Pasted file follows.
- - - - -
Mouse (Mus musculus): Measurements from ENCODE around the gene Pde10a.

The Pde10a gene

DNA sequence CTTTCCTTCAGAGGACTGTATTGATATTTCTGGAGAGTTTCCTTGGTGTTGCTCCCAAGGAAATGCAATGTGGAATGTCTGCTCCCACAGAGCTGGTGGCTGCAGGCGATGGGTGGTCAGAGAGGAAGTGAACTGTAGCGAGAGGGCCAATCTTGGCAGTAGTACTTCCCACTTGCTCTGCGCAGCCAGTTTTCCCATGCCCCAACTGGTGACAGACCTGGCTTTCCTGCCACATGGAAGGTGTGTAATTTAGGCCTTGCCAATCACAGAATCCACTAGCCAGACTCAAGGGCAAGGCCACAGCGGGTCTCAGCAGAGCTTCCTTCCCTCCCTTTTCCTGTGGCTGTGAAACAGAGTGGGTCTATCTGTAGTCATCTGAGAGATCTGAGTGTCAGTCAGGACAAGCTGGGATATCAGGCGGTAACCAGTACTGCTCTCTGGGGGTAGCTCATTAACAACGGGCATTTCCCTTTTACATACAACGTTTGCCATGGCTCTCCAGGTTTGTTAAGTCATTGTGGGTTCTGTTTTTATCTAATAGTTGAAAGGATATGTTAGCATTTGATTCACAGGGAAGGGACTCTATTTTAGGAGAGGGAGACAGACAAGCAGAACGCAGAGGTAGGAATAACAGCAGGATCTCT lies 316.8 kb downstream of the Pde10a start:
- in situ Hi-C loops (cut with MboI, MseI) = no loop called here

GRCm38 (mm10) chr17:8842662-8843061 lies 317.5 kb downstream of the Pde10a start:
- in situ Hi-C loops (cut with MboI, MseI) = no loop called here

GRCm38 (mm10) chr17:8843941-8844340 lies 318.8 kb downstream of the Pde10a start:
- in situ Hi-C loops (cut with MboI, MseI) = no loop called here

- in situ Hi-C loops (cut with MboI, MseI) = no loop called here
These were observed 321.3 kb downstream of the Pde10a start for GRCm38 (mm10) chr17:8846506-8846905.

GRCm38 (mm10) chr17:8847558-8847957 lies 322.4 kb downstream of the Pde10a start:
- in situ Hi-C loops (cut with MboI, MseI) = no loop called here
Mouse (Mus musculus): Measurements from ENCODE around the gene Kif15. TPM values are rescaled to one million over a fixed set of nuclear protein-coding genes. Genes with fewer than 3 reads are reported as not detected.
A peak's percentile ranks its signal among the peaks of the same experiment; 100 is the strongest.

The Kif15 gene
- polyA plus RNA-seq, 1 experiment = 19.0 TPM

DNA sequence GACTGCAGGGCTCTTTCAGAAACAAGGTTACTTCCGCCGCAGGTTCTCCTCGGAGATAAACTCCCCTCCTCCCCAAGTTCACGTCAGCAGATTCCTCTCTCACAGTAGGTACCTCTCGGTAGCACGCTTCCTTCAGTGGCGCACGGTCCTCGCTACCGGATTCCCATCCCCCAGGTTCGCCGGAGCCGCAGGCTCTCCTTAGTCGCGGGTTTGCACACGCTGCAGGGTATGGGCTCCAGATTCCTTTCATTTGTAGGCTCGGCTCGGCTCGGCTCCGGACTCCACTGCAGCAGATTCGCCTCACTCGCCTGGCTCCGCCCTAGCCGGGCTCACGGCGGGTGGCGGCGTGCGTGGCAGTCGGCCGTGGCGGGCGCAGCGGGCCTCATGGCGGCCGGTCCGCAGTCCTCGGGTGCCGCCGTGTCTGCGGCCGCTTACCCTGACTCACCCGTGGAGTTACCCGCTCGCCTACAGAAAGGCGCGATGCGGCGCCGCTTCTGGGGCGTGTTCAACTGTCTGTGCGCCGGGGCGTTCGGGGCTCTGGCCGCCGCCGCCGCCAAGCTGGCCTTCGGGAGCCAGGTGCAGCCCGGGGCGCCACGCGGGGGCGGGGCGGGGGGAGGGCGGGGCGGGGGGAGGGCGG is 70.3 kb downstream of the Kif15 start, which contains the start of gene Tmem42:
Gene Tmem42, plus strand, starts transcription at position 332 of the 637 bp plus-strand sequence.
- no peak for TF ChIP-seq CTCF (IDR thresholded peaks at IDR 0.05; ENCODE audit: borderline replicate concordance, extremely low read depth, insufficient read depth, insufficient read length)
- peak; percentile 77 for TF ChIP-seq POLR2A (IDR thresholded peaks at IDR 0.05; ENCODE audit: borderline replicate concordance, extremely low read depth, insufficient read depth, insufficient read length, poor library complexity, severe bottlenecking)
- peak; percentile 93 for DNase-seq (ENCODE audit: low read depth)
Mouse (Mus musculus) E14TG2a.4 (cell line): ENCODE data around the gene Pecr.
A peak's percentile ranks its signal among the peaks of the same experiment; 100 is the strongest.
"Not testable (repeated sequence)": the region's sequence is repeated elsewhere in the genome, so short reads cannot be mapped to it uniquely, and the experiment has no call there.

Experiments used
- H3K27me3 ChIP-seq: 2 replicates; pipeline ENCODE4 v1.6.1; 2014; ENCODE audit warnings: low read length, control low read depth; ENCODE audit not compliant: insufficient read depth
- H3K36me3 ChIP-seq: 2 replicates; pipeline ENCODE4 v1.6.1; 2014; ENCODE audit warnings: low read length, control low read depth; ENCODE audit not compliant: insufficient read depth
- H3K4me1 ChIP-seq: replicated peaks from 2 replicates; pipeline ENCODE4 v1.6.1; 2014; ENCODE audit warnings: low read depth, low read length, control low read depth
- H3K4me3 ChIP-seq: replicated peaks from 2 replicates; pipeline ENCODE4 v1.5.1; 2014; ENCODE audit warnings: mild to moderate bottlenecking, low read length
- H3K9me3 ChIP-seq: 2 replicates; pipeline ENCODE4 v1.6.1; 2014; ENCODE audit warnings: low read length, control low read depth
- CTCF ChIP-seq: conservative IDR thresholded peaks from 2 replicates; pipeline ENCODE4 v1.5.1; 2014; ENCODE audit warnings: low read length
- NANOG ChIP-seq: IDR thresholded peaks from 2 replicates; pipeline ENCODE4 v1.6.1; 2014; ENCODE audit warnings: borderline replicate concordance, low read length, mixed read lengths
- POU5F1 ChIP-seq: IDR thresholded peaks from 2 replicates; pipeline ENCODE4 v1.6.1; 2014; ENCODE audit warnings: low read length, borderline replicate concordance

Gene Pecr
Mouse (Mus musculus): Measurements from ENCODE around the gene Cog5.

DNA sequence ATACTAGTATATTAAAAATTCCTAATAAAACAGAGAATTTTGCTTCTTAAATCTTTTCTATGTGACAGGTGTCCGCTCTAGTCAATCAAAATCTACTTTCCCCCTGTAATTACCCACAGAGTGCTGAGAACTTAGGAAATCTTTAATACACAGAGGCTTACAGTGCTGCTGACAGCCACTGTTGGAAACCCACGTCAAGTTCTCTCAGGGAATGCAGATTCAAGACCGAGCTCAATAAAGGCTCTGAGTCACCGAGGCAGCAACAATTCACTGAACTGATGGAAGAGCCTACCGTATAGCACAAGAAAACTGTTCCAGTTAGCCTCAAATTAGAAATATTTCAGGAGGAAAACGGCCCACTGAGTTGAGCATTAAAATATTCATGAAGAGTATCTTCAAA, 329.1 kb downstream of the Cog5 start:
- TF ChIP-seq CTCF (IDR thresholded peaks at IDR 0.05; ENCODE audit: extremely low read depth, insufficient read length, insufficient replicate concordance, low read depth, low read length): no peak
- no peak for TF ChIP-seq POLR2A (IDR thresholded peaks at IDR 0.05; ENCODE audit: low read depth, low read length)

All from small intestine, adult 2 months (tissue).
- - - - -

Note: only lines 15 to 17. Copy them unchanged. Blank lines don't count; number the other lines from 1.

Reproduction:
The Kif15 gene
- polyA plus RNA-seq, 1 experiment = 19.0 TPM

DNA sequence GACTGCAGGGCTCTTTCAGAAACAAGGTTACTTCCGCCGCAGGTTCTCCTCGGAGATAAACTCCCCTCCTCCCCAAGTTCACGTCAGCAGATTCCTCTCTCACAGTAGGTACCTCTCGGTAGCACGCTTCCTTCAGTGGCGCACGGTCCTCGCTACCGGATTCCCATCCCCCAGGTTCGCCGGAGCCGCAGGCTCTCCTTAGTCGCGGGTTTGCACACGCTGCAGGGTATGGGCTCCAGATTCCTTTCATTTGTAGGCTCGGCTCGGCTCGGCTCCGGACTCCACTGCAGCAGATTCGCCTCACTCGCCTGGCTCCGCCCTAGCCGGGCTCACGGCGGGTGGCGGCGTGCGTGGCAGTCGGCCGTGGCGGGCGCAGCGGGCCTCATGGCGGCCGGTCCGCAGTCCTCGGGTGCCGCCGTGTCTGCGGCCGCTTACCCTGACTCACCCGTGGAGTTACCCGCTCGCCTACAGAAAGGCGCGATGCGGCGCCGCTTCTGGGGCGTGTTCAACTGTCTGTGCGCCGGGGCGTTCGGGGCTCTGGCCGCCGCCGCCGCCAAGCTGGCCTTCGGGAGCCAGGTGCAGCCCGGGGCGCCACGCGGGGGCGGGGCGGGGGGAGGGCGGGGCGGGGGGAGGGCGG is 70.3 kb downstream of the Kif15 start, which contains the start of gene Tmem42: